A Tempe family is hoping their story will serve as a warning to others about a certain type of fidget spinner, which put their son in the hospital for 16 hours.
"I thought that maybe it would be on there for the rest of my life,” said 11-year-old Sam Rhodes.
Unlike most of the more common fidget spinners, the Genji Shuriken, inspired by a video game, is put on your finger.
“I barely pushed on my finger and it just popped right on,” said Rhodes.
Taking it off was much more difficult.
“We tried soap, we tried oil, we tried looking on the internet for tricks,” said Cassie Rhodes, his mother.
When nothing worked, they took him to the emergency room, but that wasn’t much better.
The ER doctor brought out a ring cutter, which easily cuts through most common rings.
“It didn’t even scratch it,” said Cassie.
Of course, this was no common ring. The Genji spinner is made of an alloy metal, meaning it is incredibly strong.
“I mean, it didn't even make a mark. They [hospital staff] said, 'We don’t have the equipment right now at this point to help you, but we’ll find someone who does,'” said Rhodes.
That took them to hospital No. 2: Cardon Children’s Medical Center.
And this wasn’t the first time they saw a child in the same predicament. It was the third.
“I had a patient previously, like a month prior, who had a very similar fidget spinner stuck on his finger,” said Lizzy Ballenger, an ER nurse.
They knew exactly what to do. Instead of getting a doctor, they ran to find the maintenance man.
“It’s the third time I’ve been asked to cut off rings from people’s fingers,” said Greg Earhart, who has worked as a maintenance man at the hospital for 31 years.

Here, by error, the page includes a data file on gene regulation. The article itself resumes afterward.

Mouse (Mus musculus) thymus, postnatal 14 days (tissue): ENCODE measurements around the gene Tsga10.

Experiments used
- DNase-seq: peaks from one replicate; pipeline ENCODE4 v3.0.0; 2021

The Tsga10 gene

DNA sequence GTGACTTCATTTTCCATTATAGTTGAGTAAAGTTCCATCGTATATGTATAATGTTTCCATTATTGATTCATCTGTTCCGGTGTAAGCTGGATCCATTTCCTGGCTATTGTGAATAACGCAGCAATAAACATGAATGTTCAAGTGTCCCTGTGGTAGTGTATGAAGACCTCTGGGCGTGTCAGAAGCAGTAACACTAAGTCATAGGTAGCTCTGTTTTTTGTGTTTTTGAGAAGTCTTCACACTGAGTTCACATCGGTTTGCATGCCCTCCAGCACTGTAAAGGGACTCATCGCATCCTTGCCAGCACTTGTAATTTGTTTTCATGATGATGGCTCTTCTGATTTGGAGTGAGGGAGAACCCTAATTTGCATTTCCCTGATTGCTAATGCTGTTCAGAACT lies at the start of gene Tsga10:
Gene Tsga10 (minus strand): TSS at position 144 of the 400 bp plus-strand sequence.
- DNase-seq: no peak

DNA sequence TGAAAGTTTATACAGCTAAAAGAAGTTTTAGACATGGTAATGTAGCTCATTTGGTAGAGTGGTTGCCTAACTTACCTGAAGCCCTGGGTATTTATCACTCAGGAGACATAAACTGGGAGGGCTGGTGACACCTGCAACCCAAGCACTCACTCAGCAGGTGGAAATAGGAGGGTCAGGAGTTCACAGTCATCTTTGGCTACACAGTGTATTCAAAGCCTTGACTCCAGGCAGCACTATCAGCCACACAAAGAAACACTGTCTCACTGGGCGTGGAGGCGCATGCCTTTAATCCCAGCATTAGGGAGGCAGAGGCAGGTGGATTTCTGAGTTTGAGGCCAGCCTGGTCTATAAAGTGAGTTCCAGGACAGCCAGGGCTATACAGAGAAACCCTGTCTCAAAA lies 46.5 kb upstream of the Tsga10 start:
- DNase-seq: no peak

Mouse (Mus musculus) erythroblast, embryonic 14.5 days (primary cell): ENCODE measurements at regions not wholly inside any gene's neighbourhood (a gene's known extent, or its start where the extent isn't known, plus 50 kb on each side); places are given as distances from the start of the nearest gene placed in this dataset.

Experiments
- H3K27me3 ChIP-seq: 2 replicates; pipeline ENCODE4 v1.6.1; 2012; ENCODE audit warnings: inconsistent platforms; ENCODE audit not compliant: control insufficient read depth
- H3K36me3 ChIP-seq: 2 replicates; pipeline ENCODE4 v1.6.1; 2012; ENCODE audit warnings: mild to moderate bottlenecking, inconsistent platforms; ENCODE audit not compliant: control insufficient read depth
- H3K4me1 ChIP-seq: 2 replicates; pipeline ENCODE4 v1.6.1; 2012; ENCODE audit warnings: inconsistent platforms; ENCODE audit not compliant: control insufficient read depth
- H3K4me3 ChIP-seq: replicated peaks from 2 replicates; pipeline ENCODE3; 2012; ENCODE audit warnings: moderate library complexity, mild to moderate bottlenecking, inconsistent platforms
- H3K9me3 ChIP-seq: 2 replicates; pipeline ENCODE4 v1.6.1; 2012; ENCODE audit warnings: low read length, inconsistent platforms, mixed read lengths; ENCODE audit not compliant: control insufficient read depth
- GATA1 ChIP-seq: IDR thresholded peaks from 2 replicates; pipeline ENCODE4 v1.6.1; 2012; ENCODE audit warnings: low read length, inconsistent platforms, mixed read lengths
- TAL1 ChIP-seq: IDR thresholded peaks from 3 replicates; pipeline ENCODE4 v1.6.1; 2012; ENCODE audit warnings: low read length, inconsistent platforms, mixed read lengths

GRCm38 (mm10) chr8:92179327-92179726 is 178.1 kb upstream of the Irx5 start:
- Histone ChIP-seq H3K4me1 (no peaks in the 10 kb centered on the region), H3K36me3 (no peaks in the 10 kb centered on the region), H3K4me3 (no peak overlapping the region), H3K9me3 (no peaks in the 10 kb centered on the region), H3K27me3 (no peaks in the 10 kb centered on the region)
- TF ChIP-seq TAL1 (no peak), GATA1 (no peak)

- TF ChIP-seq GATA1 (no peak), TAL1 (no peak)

Once again, it was Greg and his fiberglass saw that came to the rescue.
Earhart went through four of his fiberglass blades before he was able to cut off the stubborn alloy band.
And finally, two hospitals, 16 hours and four broken saws later, Sam’s finger was fidget-free.
“I was extremely happy because I knew it was finally over,” said Sam.
Now he and his mom want others to learn from their story and know how potentially dangerous some spinners can be.
“Especially, the ones with open holes meant to put your finger in it,” said Sam.
Something else to keep in mind, nurses at Cardon’s ER say they’ve also seen a recent increase in kids who swallow spinner parts and end up in the ER.
They’re seeing an average of two or three kids per month recently.
It proved difficult to find the manufacturer of the Genji spinner. The device is available online. Sam bought his on Amazon. We reached out to them, and an Amazon spokesperson told us they are investigating.
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